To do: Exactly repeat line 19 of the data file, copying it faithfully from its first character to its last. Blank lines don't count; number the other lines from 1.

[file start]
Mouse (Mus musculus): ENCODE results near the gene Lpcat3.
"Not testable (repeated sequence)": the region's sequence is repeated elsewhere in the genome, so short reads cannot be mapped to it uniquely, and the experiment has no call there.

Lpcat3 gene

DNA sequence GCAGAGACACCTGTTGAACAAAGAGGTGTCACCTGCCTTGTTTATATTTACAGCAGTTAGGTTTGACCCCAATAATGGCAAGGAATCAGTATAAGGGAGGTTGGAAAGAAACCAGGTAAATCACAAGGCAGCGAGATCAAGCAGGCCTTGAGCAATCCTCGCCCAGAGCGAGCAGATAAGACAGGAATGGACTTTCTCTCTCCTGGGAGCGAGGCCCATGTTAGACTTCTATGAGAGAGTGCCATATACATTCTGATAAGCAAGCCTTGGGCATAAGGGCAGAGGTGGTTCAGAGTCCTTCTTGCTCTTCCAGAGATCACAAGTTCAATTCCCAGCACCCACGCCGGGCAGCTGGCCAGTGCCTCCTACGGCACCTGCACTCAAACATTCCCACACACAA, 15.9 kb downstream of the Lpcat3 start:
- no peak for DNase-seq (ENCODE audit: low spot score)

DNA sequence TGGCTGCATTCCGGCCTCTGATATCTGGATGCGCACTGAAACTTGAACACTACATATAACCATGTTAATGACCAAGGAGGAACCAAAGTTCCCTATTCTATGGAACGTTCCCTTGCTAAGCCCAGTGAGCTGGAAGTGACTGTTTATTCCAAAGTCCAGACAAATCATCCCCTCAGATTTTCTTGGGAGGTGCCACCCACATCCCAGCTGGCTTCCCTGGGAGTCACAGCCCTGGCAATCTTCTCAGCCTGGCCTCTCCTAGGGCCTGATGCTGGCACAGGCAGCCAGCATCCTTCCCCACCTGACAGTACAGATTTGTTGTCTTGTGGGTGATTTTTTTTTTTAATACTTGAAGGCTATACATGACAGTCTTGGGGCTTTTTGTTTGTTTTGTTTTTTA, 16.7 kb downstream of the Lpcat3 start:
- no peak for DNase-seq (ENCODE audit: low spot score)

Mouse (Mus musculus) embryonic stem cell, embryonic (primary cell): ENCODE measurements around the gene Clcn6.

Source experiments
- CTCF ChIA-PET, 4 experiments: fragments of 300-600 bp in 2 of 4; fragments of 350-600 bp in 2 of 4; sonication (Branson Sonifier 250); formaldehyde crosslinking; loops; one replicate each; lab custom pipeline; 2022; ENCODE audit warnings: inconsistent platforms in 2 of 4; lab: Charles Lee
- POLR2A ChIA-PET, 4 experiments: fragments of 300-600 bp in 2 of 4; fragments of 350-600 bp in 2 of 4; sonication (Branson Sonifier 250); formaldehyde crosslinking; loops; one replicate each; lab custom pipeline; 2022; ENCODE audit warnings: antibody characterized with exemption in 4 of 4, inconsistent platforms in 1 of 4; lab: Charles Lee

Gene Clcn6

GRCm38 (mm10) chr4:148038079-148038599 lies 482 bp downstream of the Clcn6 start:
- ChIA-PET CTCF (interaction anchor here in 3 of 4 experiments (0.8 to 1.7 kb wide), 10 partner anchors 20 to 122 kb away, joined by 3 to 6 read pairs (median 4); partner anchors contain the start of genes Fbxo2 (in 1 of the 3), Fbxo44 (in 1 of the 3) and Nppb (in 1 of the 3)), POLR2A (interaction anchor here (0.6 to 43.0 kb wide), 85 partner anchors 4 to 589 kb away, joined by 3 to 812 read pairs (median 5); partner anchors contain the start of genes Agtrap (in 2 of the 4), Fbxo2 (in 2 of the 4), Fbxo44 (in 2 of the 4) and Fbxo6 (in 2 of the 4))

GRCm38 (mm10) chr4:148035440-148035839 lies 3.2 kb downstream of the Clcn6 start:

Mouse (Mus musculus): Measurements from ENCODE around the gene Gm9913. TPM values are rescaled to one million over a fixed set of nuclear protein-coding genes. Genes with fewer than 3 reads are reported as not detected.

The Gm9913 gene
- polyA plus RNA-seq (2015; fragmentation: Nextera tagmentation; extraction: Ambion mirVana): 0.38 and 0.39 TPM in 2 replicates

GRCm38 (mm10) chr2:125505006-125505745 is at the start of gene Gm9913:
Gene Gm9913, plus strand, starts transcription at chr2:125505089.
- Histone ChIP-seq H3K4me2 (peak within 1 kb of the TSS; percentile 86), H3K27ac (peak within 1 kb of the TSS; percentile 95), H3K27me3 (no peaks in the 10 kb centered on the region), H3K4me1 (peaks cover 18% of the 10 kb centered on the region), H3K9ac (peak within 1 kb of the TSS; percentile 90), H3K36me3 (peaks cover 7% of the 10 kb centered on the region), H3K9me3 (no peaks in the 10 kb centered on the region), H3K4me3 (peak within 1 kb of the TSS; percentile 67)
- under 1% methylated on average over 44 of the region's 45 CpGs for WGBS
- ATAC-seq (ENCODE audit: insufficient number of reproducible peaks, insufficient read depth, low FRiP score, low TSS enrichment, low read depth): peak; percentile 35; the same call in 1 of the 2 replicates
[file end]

GRCm38 (mm10) chr2:125505006-125505745 is at the start of gene Gm9913: